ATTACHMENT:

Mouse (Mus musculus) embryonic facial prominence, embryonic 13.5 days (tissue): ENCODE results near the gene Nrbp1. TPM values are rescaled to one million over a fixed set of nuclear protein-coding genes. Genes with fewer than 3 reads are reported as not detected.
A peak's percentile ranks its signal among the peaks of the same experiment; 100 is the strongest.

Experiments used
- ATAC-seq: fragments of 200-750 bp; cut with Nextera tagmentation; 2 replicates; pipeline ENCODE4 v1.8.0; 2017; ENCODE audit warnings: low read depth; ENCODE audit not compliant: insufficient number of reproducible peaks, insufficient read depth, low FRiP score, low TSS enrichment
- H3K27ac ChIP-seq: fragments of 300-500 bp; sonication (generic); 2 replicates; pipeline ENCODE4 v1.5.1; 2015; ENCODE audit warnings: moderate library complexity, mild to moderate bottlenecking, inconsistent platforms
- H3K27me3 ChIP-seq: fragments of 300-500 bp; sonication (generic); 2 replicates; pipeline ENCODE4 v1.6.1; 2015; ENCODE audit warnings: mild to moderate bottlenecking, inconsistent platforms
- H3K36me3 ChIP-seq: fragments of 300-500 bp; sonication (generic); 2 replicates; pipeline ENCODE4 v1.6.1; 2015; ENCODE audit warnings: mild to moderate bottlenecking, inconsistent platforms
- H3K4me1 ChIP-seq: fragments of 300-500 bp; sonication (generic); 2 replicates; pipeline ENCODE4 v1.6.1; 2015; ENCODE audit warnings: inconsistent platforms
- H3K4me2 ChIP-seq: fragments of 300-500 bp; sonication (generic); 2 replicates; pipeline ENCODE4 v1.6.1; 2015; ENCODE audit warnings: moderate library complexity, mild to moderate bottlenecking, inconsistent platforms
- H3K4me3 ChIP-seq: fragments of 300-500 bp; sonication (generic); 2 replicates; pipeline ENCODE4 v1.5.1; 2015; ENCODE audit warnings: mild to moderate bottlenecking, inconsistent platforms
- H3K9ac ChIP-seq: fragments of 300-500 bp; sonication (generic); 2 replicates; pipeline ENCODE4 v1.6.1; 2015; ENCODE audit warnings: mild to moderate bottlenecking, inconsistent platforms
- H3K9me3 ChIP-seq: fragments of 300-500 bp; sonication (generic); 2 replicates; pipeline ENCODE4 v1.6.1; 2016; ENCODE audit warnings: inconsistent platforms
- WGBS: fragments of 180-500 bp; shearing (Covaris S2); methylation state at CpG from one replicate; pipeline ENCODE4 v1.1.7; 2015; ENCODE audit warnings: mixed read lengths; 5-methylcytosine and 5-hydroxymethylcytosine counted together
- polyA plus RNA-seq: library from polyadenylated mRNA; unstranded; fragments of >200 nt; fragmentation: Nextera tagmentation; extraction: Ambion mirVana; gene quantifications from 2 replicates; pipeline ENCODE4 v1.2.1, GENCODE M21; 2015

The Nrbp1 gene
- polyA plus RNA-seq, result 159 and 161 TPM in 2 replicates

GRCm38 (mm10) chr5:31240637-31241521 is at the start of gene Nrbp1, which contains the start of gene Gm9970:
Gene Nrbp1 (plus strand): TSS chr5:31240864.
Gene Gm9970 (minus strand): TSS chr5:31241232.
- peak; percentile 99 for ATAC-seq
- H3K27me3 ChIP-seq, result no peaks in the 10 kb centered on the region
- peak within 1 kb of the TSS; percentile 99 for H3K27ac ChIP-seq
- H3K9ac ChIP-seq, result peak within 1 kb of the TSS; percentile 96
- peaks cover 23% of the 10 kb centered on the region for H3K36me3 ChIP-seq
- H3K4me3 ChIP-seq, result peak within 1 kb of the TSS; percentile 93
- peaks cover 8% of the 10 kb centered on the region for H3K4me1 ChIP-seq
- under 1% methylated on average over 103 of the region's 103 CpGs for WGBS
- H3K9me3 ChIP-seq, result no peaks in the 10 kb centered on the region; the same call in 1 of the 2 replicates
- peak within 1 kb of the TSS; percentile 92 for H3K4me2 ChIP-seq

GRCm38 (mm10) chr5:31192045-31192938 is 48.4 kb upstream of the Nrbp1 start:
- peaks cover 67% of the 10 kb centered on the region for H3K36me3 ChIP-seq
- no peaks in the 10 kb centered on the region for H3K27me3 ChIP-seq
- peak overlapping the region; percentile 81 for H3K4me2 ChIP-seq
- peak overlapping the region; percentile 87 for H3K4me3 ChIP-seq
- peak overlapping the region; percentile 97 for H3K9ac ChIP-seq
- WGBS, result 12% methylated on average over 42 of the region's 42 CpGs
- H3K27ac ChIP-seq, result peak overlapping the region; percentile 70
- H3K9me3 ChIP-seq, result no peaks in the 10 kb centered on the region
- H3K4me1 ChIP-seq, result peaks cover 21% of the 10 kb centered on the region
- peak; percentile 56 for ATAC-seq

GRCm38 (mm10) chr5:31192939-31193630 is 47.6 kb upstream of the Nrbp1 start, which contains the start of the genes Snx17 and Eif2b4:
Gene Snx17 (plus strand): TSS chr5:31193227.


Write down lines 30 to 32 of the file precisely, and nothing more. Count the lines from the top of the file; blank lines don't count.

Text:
GRCm38 (mm10) chr5:31192045-31192938 is 48.4 kb upstream of the Nrbp1 start:
- peaks cover 67% of the 10 kb centered on the region for H3K36me3 ChIP-seq
- no peaks in the 10 kb centered on the region for H3K27me3 ChIP-seq